Wonderful pictures Carol. Thanks for sharing. So tired of seeing how people consider animals wild and domestic just throw aways. Human insensitivity has become epidemic. I will share this info with others and know some who will also write the BLM to express the indignant and inhumane treatment of these wonderful creatures. I own two horses of my own and they are in pasture year round with the care of my sister and myself. We provide ample food during the winters months and they graze during the spring, summer and fall. I wish more people would put themselves in the place of these animals and reach into the depths of their hearts and give them the chance they deserve. ANIMALS are NOT throw-away.
I live in PA and will be traveling out to Wyoming this month. Would love some bullet points to include in a letter I plan to hand deliver to the Rock Springs Field Office. I am working very hard to educate people in my area about the plight of these horses.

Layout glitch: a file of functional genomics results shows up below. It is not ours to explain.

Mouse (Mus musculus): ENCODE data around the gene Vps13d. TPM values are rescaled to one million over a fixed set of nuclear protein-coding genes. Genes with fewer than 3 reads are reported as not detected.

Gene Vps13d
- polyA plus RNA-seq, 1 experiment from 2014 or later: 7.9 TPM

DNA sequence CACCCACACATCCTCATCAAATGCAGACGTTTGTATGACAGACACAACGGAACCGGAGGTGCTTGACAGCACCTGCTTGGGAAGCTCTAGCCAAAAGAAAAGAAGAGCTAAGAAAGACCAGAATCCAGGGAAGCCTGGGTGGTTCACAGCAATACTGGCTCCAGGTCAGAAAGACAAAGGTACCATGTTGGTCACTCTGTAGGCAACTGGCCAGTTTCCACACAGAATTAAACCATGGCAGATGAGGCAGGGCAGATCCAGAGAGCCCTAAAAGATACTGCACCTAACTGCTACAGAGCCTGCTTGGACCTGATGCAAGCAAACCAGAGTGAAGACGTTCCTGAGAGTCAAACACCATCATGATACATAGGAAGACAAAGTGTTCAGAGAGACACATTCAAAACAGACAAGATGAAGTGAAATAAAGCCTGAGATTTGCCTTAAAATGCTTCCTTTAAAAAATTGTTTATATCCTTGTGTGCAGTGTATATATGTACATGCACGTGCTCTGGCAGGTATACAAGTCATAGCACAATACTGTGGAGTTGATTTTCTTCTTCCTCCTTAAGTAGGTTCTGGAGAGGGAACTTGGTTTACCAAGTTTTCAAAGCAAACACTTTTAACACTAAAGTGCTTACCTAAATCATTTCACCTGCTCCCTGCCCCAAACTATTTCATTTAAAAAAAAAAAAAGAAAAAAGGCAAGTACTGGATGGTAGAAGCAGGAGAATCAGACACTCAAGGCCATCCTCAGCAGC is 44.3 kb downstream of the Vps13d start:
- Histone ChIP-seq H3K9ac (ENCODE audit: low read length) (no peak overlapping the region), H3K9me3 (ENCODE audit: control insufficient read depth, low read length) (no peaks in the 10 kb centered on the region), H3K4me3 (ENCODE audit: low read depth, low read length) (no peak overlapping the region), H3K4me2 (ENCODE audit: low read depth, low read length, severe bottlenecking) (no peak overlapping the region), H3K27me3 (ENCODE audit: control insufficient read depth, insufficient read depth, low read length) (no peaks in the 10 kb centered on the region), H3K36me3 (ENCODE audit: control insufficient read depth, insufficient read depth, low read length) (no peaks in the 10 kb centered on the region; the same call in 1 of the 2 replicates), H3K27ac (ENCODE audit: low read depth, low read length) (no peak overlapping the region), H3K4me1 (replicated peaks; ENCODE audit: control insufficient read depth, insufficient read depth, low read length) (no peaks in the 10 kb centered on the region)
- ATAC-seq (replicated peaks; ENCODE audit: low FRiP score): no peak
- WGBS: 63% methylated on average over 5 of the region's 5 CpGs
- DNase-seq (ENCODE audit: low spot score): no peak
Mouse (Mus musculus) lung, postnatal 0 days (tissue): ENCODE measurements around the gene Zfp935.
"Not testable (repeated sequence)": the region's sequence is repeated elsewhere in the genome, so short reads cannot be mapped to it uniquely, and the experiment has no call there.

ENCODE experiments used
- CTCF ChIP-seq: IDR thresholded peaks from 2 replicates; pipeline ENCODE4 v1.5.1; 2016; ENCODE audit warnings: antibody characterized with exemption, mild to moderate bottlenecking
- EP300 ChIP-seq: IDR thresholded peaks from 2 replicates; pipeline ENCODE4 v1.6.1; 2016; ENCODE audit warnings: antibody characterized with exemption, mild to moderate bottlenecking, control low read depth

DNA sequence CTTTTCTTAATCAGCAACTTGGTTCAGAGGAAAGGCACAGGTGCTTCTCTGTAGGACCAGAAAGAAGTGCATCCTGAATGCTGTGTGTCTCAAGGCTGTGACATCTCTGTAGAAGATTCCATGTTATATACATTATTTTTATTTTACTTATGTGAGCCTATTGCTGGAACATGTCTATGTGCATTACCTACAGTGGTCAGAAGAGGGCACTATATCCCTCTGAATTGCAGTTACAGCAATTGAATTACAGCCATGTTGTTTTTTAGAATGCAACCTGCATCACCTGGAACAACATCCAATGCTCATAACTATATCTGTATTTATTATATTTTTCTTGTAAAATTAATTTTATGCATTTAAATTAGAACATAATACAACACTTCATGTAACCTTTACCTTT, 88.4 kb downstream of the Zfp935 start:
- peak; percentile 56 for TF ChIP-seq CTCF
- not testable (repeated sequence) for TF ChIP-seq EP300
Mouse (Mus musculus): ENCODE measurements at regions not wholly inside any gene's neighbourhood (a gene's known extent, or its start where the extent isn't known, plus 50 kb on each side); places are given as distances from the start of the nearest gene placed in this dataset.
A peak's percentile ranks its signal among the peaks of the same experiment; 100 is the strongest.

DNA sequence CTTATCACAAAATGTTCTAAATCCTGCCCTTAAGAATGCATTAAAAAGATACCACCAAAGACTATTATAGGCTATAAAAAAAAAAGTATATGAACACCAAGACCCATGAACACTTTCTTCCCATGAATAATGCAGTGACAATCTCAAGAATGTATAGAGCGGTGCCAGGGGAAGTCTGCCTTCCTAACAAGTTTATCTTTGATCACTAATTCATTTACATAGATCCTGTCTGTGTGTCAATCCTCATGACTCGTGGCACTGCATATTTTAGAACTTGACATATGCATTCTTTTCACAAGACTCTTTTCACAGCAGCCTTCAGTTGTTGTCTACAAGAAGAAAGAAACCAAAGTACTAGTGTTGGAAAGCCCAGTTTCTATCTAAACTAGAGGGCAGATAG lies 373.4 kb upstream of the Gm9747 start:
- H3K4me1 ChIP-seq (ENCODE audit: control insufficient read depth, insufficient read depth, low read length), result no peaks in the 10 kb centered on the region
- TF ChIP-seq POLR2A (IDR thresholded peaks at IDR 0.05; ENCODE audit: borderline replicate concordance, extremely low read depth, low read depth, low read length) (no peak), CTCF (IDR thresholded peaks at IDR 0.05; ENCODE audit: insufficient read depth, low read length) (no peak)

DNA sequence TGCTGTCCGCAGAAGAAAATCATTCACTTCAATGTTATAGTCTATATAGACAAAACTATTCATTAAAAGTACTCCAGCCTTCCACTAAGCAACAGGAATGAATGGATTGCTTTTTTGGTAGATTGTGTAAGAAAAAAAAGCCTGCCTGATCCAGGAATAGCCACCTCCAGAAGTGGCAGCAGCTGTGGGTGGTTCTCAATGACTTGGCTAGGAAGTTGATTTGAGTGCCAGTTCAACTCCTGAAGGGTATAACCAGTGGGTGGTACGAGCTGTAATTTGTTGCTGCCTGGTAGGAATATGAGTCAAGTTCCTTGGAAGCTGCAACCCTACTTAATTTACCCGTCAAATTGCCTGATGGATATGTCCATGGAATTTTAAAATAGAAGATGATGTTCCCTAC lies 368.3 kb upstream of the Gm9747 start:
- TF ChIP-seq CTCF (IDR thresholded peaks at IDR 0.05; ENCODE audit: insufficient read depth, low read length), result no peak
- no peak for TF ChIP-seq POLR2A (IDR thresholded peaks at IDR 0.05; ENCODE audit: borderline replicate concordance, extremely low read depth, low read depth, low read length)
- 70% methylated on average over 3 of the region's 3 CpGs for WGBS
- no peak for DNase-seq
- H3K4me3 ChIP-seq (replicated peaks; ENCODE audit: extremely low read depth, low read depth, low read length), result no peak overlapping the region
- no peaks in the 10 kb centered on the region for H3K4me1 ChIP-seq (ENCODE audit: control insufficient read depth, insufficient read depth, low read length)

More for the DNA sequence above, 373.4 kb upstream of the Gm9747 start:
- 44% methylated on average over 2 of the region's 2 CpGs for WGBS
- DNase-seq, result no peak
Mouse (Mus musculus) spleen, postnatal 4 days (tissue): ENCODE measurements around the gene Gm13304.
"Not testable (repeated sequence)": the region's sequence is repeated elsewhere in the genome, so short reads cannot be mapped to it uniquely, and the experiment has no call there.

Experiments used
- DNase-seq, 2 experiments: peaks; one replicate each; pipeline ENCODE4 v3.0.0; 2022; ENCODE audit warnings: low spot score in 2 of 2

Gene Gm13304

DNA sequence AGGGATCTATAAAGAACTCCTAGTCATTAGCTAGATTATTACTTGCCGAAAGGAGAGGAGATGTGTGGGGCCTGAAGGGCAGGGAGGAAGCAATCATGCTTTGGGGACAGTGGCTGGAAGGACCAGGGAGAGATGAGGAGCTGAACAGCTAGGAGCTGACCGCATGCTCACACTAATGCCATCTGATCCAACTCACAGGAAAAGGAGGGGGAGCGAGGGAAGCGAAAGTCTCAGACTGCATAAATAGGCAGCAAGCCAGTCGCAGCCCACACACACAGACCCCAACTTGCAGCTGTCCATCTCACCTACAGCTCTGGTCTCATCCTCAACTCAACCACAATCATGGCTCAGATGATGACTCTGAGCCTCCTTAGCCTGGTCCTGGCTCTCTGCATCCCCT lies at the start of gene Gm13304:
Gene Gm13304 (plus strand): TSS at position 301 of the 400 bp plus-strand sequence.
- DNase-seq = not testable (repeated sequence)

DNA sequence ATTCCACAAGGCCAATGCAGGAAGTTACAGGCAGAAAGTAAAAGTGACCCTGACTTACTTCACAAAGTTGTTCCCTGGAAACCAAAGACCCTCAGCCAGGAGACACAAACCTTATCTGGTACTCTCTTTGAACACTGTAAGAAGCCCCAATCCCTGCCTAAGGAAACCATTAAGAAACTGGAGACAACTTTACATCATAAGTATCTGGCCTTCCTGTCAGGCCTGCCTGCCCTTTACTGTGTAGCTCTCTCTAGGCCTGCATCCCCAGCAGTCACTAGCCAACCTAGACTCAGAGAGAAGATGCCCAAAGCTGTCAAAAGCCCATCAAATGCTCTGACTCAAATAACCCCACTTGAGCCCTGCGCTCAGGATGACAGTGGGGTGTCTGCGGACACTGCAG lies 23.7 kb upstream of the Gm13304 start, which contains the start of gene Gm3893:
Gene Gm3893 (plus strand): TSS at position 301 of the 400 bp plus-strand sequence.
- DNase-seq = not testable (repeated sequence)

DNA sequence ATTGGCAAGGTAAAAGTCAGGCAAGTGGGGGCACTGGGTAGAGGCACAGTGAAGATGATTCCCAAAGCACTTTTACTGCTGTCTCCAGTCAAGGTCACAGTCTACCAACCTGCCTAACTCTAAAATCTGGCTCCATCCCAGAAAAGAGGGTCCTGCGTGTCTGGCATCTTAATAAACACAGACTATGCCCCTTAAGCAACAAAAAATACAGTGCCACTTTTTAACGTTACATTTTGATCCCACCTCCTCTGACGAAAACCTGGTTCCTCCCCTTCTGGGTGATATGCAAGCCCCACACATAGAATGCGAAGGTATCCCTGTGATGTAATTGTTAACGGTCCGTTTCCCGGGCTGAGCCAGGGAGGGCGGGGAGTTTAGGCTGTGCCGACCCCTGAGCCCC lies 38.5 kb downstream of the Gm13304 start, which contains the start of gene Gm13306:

You are welcome to use any information I have posted in my blog, and also The American Wild Horse Preservation Campaign, http://www.wildhorsepreservation.com is going to be posting an alert in the next couple of days with even more information
Here is the link to the AWHPC alert that allows people to take action and comment on the Great Divide Basin EA, comments due June 20:
Beautiful photos but how sad that humans are interfering with nature yet again no wonder the horses are so nervous i would love to see them but it would make me so sad to know how badly they are treated when they are being rouded up. i tried to sign the petition but as i am in the uk it wouldnt accept my postcode.
Those are some beautiful horses! We need to save our horses.
Thanks for bringing this issue to light. You have a beautiful body of work – in your written and photographic documentation. I have send my comments against this roundup to the Great Divide Basin EA.
[…] A copy of the complaint is available upon request. Photographs of the White Mountain and Little Colorado wild horses can be found here. […]